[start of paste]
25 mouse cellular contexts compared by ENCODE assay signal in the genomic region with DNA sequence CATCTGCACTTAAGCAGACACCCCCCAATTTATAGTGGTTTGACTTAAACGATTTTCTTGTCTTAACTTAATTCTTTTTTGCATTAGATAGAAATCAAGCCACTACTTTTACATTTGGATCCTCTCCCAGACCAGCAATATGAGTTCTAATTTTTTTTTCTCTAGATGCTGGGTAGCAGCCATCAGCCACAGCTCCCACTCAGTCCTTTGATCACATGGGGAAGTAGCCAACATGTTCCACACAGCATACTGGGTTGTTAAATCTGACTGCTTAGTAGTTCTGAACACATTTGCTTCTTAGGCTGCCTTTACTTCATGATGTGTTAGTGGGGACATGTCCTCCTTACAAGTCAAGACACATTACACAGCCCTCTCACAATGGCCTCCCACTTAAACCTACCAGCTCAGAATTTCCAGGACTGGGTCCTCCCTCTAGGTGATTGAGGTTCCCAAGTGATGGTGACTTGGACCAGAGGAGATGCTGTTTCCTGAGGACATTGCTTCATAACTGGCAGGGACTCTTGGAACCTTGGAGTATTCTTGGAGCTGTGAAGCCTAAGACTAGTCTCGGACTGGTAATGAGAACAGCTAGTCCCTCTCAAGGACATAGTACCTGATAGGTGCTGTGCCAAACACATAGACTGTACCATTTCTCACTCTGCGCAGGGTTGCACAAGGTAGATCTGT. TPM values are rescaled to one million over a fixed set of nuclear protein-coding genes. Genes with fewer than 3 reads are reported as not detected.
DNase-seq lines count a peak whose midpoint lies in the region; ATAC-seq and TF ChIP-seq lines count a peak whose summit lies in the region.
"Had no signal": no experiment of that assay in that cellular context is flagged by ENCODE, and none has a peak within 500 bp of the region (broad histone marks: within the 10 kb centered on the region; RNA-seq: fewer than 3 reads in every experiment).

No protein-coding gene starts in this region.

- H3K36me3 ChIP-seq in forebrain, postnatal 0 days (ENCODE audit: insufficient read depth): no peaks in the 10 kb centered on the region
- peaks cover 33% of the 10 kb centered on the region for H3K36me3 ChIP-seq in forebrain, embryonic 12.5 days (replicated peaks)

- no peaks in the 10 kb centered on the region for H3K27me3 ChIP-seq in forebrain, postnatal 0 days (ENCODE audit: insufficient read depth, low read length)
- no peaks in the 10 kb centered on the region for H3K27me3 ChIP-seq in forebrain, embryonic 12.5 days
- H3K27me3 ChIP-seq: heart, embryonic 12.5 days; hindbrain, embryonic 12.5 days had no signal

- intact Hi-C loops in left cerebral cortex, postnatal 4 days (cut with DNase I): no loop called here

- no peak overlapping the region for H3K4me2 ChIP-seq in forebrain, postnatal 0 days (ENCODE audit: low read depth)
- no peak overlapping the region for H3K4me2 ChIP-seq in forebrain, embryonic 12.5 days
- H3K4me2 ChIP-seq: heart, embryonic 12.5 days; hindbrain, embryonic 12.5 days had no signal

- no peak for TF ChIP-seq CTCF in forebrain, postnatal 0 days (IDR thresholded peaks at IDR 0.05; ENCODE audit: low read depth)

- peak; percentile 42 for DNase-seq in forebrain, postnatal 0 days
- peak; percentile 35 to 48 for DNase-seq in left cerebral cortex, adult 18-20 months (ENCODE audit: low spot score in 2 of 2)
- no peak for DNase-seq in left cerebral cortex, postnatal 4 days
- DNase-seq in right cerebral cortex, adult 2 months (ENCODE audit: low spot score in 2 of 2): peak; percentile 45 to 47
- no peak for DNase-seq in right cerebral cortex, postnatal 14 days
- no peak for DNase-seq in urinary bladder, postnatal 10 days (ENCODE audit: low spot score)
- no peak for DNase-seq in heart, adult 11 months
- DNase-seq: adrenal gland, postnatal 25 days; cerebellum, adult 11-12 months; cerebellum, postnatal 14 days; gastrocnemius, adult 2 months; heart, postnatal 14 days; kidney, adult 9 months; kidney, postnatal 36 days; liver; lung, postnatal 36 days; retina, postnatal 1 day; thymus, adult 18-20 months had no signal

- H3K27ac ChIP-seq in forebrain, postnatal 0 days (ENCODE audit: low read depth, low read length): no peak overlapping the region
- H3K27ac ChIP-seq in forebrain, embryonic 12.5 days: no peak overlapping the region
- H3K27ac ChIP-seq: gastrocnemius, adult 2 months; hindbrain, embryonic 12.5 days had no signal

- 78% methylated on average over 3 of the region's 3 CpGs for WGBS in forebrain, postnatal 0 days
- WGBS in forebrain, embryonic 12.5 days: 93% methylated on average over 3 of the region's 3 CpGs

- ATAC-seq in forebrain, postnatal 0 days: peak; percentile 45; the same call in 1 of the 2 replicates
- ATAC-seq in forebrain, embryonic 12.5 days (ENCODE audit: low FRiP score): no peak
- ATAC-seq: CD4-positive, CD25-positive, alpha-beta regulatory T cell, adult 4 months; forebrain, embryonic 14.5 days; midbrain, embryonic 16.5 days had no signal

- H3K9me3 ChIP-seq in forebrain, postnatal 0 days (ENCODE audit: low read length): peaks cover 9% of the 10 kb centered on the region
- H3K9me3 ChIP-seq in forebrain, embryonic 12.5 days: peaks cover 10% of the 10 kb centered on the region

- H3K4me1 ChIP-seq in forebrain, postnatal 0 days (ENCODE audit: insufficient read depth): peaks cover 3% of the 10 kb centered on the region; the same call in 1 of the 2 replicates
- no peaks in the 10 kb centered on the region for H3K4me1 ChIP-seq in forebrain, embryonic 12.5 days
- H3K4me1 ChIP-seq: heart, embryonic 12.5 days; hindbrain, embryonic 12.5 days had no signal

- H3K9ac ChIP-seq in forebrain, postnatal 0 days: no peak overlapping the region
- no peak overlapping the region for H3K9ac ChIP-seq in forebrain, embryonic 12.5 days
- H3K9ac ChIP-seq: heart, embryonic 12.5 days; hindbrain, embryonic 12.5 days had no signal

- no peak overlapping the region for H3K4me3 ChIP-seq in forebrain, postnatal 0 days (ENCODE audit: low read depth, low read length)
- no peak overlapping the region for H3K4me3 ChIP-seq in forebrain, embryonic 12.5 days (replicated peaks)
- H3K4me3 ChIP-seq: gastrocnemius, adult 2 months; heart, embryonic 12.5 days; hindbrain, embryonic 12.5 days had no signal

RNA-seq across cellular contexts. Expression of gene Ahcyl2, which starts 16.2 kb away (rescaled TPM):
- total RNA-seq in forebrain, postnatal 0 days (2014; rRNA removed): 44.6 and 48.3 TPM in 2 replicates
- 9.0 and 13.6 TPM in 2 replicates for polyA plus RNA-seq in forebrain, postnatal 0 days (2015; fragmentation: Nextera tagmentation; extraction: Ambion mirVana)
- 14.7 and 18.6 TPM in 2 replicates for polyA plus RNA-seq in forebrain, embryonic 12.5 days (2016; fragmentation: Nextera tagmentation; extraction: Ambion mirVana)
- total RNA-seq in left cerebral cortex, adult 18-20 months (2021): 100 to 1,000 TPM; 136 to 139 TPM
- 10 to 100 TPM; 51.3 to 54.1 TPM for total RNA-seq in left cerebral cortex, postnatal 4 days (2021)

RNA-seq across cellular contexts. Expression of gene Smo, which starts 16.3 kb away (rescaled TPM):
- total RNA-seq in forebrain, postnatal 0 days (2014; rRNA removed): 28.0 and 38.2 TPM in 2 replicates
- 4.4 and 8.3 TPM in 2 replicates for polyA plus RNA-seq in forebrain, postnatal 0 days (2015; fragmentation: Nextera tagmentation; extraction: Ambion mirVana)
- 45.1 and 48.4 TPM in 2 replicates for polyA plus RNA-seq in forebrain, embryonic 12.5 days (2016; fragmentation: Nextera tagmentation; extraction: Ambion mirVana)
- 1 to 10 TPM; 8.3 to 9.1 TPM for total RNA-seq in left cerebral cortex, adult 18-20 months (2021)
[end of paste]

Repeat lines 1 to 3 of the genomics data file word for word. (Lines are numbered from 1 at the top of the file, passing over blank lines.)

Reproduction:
25 mouse cellular contexts compared by ENCODE assay signal in the genomic region with DNA sequence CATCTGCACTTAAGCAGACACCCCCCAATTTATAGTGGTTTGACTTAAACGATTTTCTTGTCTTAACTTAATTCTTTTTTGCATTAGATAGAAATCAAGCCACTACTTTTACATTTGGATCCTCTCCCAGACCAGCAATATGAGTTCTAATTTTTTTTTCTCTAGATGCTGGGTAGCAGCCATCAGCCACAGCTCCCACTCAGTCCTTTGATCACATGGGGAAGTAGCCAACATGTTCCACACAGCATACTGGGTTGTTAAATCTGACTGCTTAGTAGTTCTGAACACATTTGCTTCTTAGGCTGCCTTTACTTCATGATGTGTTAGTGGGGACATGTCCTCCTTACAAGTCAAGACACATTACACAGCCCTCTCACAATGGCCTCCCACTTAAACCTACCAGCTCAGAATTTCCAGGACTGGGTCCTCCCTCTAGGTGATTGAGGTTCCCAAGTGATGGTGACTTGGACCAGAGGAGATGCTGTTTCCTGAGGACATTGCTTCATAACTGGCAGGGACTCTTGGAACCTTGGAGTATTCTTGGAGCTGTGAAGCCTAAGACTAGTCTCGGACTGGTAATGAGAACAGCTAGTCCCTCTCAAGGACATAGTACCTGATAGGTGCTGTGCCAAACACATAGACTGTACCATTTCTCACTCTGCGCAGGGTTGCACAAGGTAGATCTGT. TPM values are rescaled to one million over a fixed set of nuclear protein-coding genes. Genes with fewer than 3 reads are reported as not detected.
DNase-seq lines count a peak whose midpoint lies in the region; ATAC-seq and TF ChIP-seq lines count a peak whose summit lies in the region.
"Had no signal": no experiment of that assay in that cellular context is flagged by ENCODE, and none has a peak within 500 bp of the region (broad histone marks: within the 10 kb centered on the region; RNA-seq: fewer than 3 reads in every experiment).